A Stray Dog
By Hjalmar Söderberg
Translated by Mikael Hertig
ONE man died and when he was dead no one took care of his black dog. The dog mourned long and bitterly. The dog did not, however, lie down on his master’s grave, perhaps in the meantime he did not know where it was; perhaps because he was basically a young and happy dog who still felt like having to have a lot of different goodies in his future life.
There are two kinds of dogs: dogs that have a master, and dogs that have none. Externally, the difference is not significant; a stray dog can be just as fat as the others, often fatter. No, the difference lies elsewhere. Man is to the dog the infinite, the destiny. A master to obey, to follow, to trust: that is, so to speak, the meaning of dog life. Well he does not have his master in mind every minute of the day, and admittedly he does not follow him right on his heels, no he jumps around on his own with routine supervision and sniffs at the house corners and makes connections to other similar dogs and snatches a meat bone, if the chance presents itself and is preoccupied with much, but at the same moment his master whistles, all this is faster out of his canine brain than the hostages were driven out of the temple, for he knows his inclination, his urge. And he forgets his corner, and his flesh, and his companions, and hurries to his master.
The dog whose master died and who was buried without the dog knowing how and where, missed him long; but as the days passed and nothing happened that could make him remember his master, he forgot him. On the gas where his master lived, he could no longer recognize the smell of his tracks. When he tumbled around on the lawn, it often happened that a whistle cut through the air, and at the same moment the dog companion was gone as in a gust of wind. Then he pricked up his ears, but no whistle sounded like his lord’s. Then he forgot him, and he forgot even more; he forgot that he had ever had a lord. He forgot that there had ever been a time when he had not at all considered it possible to live without a lord. He became what one might call a dog who had known for better days, albeit only inwardly, for outwardly he did reasonably well. He lived as a dog can live: Every now and then he stole a good meal of food in the square, got banked and had love stories, and went to bed when he was tired. He made friends and enemies. One day he thoroughly beat a dog that was weaker than him, another he got the ride of one that was stronger. Early in the morning one could see him running down his master’s street, as he still used to. He runs straight ahead with a face that he had something important to reach; smells in passing the fright of a passing dog, but does not like to put after those he knows; then he speeds up, but suddenly sits down and scratches behind his ear with a burning energy. The next moment, he hurries up and flies in the middle across the street to chase a red cat down into a basement window, after which he routinely continues and disappears around the corner.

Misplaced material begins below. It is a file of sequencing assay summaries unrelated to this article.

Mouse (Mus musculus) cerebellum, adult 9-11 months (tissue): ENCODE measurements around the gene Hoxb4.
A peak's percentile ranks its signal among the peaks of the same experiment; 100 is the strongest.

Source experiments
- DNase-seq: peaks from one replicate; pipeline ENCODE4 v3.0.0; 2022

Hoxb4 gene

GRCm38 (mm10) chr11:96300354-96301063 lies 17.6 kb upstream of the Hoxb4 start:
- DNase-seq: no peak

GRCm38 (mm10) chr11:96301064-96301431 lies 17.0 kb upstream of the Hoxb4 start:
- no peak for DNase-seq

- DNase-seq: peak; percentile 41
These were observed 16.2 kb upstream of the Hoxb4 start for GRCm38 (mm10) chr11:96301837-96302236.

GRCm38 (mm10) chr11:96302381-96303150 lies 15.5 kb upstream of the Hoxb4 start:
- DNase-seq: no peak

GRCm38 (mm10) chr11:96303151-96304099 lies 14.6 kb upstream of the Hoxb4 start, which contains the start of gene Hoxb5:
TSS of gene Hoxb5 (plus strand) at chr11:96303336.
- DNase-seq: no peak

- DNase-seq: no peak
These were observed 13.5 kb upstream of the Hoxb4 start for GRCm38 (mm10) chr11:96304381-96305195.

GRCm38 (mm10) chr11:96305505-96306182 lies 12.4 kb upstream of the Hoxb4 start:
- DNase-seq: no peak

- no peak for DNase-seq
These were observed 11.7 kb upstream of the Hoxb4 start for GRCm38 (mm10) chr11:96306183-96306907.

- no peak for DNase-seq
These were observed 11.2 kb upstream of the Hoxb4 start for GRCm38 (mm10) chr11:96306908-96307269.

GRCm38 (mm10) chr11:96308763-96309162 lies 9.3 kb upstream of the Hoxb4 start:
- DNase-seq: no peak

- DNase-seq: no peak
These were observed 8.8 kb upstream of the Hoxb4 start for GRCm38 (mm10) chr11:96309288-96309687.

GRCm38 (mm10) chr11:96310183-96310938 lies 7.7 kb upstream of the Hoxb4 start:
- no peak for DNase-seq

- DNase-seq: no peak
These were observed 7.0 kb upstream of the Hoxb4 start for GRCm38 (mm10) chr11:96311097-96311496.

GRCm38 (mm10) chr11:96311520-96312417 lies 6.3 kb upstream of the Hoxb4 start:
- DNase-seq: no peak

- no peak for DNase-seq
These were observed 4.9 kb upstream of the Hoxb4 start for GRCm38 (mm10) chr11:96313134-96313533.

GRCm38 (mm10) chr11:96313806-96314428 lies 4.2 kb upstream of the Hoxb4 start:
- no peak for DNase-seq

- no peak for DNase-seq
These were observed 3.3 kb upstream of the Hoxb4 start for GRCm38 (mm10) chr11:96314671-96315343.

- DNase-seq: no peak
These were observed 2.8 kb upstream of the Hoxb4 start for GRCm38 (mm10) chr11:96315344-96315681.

This is how his day went, and one year followed closely, and he grew old without noticing it.
Then it once became a cloudy evening. It was wet and cold, and every now and then the rain washed down. The old dog had been wandering far down in the city all day; he walked slowly up the street, he limped a little; a few times he stopped and shook his black fur, which over the years had become gray-burst around his head and neck. As he used to he went and sniffed, soon to the right, soon to the left; then he took a detour into a gateway, and when he came out he had another dog in his company. Soon after, a third came.
They were young and playful dogs, and they would entice him to play with; but he was in a bad mood, and besides, it started to rain. Then a whistle cut through the air, a long and sharp whistle. The old dog looked at both the young men, but they did not listen; it was not any of their masters who whistled. Then the old stray dog pricked up his ears, and he felt with such a strange. A new long whistle made the old dog bewildered and jumped first to one side, then. to the other. It was his master who whistled, he should follow! For the third time, someone whistled, just persistently and just sharply. Where is he then, where? How could I be divorced from my master! And when did it happen, yesterday or the day before yesterday, or maybe a little while ago? And what did my lord look like, and what did he smell like, and where is he, where is he? He ran around and sniffed at everyone who passed by, but no one was his master and no one wanted to be. Then he turned and ran down the street; in the corner he stopped and looked around to all sides. His master was not there. Then he took the street back in four steps; the dirt sprayed on him and the rain dripped from his fur. He stayed in every corner, but nowhere was his master. Then he sat down at a crossroads and stretched his furry head towards the sky and barked loudly.
Have you seen, have you heard such a stray, forgotten dog, a stray dog, as he stretches his neck towards the sky and howls, howls? The other dogs slowly sneak away with their tails between their legs; after all, they could neither comfort nor help.